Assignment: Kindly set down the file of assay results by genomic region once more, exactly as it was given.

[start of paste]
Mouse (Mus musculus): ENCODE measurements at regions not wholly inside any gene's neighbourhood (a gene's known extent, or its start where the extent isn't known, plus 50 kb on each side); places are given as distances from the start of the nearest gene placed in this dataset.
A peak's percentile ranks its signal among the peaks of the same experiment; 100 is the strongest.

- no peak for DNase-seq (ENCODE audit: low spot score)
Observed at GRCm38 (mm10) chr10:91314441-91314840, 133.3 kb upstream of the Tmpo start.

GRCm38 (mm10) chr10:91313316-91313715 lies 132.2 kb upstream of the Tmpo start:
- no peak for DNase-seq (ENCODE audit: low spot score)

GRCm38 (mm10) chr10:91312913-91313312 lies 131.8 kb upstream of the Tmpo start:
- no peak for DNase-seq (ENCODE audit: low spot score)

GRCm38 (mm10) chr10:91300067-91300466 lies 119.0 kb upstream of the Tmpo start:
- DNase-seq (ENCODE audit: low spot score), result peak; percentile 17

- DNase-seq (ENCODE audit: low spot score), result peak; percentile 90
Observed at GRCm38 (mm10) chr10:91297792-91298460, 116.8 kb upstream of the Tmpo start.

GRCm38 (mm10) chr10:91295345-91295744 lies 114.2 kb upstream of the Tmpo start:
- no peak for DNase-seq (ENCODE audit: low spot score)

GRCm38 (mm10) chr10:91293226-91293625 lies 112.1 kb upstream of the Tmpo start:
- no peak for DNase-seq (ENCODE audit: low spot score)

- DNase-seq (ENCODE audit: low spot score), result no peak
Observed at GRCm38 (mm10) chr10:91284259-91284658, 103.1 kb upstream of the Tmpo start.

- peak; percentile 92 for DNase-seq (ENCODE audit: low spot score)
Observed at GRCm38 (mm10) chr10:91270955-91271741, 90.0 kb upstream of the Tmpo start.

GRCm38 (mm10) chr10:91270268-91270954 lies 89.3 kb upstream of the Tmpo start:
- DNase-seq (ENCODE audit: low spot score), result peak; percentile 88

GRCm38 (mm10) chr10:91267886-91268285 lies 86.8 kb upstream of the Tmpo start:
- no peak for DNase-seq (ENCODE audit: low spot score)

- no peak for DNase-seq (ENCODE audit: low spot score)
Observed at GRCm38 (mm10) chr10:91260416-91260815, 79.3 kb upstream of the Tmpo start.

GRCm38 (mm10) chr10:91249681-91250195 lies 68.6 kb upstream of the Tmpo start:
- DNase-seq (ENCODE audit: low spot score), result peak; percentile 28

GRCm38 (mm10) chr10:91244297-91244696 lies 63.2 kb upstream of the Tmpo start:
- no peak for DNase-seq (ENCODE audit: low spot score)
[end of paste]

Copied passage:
Mouse (Mus musculus): ENCODE measurements at regions not wholly inside any gene's neighbourhood (a gene's known extent, or its start where the extent isn't known, plus 50 kb on each side); places are given as distances from the start of the nearest gene placed in this dataset.
A peak's percentile ranks its signal among the peaks of the same experiment; 100 is the strongest.

- no peak for DNase-seq (ENCODE audit: low spot score)
Observed at GRCm38 (mm10) chr10:91314441-91314840, 133.3 kb upstream of the Tmpo start.

GRCm38 (mm10) chr10:91313316-91313715 lies 132.2 kb upstream of the Tmpo start:
- no peak for DNase-seq (ENCODE audit: low spot score)

GRCm38 (mm10) chr10:91312913-91313312 lies 131.8 kb upstream of the Tmpo start:
- no peak for DNase-seq (ENCODE audit: low spot score)

GRCm38 (mm10) chr10:91300067-91300466 lies 119.0 kb upstream of the Tmpo start:
- DNase-seq (ENCODE audit: low spot score), result peak; percentile 17

- DNase-seq (ENCODE audit: low spot score), result peak; percentile 90
Observed at GRCm38 (mm10) chr10:91297792-91298460, 116.8 kb upstream of the Tmpo start.

GRCm38 (mm10) chr10:91295345-91295744 lies 114.2 kb upstream of the Tmpo start:
- no peak for DNase-seq (ENCODE audit: low spot score)

GRCm38 (mm10) chr10:91293226-91293625 lies 112.1 kb upstream of the Tmpo start:
- no peak for DNase-seq (ENCODE audit: low spot score)

- DNase-seq (ENCODE audit: low spot score), result no peak
Observed at GRCm38 (mm10) chr10:91284259-91284658, 103.1 kb upstream of the Tmpo start.

- peak; percentile 92 for DNase-seq (ENCODE audit: low spot score)
Observed at GRCm38 (mm10) chr10:91270955-91271741, 90.0 kb upstream of the Tmpo start.

GRCm38 (mm10) chr10:91270268-91270954 lies 89.3 kb upstream of the Tmpo start:
- DNase-seq (ENCODE audit: low spot score), result peak; percentile 88

GRCm38 (mm10) chr10:91267886-91268285 lies 86.8 kb upstream of the Tmpo start:
- no peak for DNase-seq (ENCODE audit: low spot score)

- no peak for DNase-seq (ENCODE audit: low spot score)
Observed at GRCm38 (mm10) chr10:91260416-91260815, 79.3 kb upstream of the Tmpo start.

GRCm38 (mm10) chr10:91249681-91250195 lies 68.6 kb upstream of the Tmpo start:
- DNase-seq (ENCODE audit: low spot score), result peak; percentile 28

GRCm38 (mm10) chr10:91244297-91244696 lies 63.2 kb upstream of the Tmpo start:
- no peak for DNase-seq (ENCODE audit: low spot score)